Key Tips for Indoor Cycling Instructors

An excellent group fitness instructor can motivate and energize a group of participants, help them attain their fitness goals and keep them coming back. As in every group exercise class, the group indoor cycling instructor serves as a coach, a cheerleader and an educator. The careful balance of all three roles makes for a dynamic class environment and a successful indoor cycling program.

Following are teaching tips specific to indoor cycling that every instructor should keep in mind when conducting an indoor cycling class:

1. Proper bike fit. Indoor cycling is relatively strenuous on the body, as the hip and knee joints move through limited ranges of motion at varied resistance levels during a typical class. Therefore, it is crucial that all participants are fitted properly on their bikes the first time they attend a class. Perhaps most important are the saddle height for adequate knee and hip flexion/
extension, and the fore/aft adjustment for knee position.

2. Safety review. No matter how many classes your participants have attended, it never hurts to review operation of the emergency brake and correct adjustment of the pedal straps and shoelaces.

3. Cadence ranges. Once the workout is underway, instructors should spend time explaining the interplay of cadence and resistance. Both high cadence/low resistance and low cadence/high resistance combinations can be stressful and unsafe for hip and knee joints. Counting cadence rhythms, using the music beat or demonstrating a relevant range are all tools that an instructor can use.

4. Workout intensity. Indoor cycling instructors are there to encourage class members to work at their own intensity range, and to provide clear guidelines on where riders should be at each stage of the workout. Relating workout intensity to heart rate, perceived exertion or simple examples of what the drill should feel like helps class members gauge where they are and what they should expect throughout the workout.

5. Form and technique. Frequent reminders on neutral spine alignment, pedaling stroke and knee and hand position are essential. As riders get tired and forgetful, their form inevitably suffers. An instructor who gives varied visual, auditory and kinesthetic cues for the same technique will be more successful in reaching all class members and will avoid sounding like a broken record.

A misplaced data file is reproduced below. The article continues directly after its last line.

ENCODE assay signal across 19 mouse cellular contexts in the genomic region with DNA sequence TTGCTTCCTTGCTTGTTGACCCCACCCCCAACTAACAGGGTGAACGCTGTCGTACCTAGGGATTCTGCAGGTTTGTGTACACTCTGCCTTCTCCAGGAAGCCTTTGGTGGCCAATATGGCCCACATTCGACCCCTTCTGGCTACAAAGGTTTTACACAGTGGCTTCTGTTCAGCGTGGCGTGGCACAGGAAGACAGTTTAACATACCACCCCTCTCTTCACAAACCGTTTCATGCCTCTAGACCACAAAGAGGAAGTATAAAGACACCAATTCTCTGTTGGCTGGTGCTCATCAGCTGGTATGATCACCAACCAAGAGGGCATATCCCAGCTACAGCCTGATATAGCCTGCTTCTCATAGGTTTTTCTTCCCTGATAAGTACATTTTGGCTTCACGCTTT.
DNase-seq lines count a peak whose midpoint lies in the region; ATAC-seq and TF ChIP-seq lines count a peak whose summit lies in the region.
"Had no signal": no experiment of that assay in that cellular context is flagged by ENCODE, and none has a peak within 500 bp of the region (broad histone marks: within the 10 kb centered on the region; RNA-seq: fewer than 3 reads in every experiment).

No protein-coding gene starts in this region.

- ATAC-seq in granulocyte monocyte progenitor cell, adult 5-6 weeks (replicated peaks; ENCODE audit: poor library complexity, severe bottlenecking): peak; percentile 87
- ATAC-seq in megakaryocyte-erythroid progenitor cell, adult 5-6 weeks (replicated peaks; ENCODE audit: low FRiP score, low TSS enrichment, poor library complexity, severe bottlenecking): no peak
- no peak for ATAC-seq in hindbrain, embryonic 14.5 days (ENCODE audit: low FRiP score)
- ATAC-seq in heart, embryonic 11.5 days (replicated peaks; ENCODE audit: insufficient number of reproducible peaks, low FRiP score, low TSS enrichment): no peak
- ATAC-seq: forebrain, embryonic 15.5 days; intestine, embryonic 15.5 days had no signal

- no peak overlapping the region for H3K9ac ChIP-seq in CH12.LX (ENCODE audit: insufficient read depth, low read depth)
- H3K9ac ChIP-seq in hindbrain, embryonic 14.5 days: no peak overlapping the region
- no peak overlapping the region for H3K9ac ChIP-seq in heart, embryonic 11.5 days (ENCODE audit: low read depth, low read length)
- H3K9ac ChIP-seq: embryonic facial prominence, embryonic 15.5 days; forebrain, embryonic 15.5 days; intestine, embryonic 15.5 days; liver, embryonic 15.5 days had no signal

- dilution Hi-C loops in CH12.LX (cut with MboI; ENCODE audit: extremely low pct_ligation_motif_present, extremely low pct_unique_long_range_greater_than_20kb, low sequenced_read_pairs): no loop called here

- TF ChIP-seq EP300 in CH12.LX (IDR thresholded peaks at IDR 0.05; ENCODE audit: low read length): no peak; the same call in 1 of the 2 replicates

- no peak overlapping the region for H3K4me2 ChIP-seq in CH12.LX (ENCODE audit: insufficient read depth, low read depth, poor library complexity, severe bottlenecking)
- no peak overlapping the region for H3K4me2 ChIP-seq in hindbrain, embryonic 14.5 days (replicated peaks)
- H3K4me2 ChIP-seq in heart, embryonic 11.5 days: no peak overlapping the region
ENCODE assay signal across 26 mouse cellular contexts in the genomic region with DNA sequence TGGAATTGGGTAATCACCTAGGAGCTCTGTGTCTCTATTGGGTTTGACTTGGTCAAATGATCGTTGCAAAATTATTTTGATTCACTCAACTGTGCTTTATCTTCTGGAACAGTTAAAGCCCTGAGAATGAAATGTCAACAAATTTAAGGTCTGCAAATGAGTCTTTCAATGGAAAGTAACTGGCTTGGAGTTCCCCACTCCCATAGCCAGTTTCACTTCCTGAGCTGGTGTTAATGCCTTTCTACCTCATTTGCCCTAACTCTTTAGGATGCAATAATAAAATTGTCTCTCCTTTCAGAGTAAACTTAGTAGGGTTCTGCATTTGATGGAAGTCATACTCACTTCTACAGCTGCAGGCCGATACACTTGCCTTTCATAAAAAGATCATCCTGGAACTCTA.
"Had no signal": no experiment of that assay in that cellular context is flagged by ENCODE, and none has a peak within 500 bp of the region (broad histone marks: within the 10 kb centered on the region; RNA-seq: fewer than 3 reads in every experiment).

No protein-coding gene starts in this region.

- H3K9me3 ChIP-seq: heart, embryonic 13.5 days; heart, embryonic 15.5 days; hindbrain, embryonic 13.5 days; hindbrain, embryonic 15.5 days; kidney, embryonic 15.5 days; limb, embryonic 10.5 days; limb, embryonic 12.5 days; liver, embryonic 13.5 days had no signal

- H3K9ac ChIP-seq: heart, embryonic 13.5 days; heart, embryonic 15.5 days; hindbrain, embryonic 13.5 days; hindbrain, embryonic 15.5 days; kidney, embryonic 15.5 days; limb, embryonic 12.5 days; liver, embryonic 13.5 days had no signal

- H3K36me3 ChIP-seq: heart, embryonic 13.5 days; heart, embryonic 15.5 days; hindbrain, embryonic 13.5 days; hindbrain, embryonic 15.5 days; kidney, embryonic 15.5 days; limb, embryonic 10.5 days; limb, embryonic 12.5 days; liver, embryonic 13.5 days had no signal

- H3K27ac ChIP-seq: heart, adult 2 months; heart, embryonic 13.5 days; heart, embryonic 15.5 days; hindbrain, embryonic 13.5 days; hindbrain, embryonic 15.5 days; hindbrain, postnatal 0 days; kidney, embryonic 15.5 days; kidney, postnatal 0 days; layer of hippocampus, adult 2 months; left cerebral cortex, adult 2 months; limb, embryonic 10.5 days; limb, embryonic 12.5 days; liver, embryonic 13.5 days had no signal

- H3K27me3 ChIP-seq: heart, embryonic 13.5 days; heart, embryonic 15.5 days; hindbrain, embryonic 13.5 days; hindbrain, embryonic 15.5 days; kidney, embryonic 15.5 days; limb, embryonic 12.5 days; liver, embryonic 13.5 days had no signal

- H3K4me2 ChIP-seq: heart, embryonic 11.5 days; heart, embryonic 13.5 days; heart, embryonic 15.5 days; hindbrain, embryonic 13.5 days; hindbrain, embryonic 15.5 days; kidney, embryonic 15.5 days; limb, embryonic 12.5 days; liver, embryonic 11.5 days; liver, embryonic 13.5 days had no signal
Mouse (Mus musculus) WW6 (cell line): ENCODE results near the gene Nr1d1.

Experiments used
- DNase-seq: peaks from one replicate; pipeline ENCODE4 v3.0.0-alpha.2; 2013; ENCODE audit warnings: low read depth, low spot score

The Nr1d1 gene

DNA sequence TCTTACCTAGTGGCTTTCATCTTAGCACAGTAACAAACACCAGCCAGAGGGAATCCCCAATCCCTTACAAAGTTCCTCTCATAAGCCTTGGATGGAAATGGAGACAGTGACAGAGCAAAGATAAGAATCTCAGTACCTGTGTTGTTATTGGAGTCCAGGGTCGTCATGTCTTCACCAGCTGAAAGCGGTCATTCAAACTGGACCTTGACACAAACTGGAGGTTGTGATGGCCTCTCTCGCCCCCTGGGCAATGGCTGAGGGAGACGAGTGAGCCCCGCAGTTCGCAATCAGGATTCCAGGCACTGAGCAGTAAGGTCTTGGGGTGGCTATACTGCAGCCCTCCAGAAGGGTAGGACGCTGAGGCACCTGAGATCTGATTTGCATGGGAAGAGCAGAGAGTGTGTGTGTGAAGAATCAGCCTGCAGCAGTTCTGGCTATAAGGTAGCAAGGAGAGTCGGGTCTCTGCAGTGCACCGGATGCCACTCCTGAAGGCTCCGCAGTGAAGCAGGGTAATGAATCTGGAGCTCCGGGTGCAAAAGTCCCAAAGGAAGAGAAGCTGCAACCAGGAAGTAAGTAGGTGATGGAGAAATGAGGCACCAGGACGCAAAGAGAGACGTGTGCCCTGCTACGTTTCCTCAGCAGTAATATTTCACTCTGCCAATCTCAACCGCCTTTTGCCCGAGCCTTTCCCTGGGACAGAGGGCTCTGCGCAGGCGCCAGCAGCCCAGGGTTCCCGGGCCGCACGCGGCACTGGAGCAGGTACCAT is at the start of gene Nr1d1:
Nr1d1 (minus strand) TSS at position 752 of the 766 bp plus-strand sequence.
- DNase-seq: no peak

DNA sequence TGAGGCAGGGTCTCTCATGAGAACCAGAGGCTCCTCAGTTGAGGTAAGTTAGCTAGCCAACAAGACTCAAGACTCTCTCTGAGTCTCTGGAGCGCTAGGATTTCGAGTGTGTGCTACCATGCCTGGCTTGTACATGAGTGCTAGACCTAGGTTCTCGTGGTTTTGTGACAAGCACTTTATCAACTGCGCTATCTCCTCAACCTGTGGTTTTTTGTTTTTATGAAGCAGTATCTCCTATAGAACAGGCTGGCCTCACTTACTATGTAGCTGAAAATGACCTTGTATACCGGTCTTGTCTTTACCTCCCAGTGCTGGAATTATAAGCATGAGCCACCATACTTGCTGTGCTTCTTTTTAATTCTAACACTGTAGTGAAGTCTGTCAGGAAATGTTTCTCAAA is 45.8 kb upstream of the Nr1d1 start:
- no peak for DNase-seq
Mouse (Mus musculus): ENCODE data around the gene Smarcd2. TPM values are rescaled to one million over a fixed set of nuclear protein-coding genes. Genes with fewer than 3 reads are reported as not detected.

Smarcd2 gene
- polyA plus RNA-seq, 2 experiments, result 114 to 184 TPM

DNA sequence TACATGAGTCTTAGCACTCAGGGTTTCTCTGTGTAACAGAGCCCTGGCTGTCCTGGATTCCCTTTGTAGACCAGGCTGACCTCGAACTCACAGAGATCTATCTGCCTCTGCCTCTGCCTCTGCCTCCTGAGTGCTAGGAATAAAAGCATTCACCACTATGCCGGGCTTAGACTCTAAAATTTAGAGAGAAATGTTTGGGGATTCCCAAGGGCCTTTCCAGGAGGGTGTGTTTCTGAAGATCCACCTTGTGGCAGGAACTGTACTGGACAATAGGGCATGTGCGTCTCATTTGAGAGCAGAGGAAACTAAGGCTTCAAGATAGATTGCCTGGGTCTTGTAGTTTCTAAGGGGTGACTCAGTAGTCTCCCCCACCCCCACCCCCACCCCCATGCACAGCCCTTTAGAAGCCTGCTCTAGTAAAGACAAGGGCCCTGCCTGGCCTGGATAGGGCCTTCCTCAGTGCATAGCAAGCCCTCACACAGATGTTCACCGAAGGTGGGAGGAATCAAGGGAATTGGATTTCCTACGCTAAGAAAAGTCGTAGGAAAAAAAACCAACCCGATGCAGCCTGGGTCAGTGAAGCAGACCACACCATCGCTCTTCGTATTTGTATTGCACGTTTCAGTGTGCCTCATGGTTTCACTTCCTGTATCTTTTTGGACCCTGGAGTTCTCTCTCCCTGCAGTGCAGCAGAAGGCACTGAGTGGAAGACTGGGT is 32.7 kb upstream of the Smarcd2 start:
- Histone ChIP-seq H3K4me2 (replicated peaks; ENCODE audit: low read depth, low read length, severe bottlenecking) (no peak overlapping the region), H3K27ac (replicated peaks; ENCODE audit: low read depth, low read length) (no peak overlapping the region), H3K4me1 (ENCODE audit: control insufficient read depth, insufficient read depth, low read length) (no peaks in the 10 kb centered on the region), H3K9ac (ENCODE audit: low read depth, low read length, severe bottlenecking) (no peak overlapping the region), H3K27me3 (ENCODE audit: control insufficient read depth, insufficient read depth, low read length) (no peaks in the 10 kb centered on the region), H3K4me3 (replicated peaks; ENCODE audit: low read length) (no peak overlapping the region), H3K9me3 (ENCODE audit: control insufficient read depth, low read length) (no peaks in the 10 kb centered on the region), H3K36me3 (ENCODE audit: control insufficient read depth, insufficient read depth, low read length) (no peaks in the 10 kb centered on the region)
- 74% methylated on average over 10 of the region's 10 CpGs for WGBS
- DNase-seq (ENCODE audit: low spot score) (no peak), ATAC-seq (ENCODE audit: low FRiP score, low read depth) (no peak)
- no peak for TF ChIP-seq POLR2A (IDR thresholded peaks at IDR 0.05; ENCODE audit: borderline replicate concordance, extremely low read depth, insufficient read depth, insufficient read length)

6. Class atmosphere. The best way to create a positive class atmosphere is with a great sense of humor, a welcoming demeanor and an adaptable workout. A genuine and friendly demeanor, direct and unintimidating eye contact, and sincere interest for class members’ health and well-being are all key factors in making everyone feel welcome. Giving resistance or cadence options while climbing a steep hill will help beginners feel as successful as experienced riders, while both will be achieving the same goal.

7. Workout plan. A workout is a lot more manageable for the class when an instructor has a clear plan of the ride ahead. Tell class members how many more intervals they will be doing and explain each workout segment so that they are clear on what you are asking them to do.

Calling out exactly how many more seconds are left until the end of a sprint will give class members the opportunity to gauge their efforts.

8. Importance of recovery. When designing an indoor cycling workout, take into consideration the important role of recovery. Because indoor cycling can be an intense cardiovascular activity, recovery will improve the quality of the overall workout and provide for social time in the class; something that is very relevant to riding outdoors in a group.

9. Tune into class members’ needs. Have you ever attended classes where the instructors are clearly there to get their own workouts? Particularly in indoor cycling where coaching is everything, instructors need to be there for the participants’ workouts, not their own. This includes getting off the bike to demonstrate correct form and technique, and choosing music that spans a wide range of taste.

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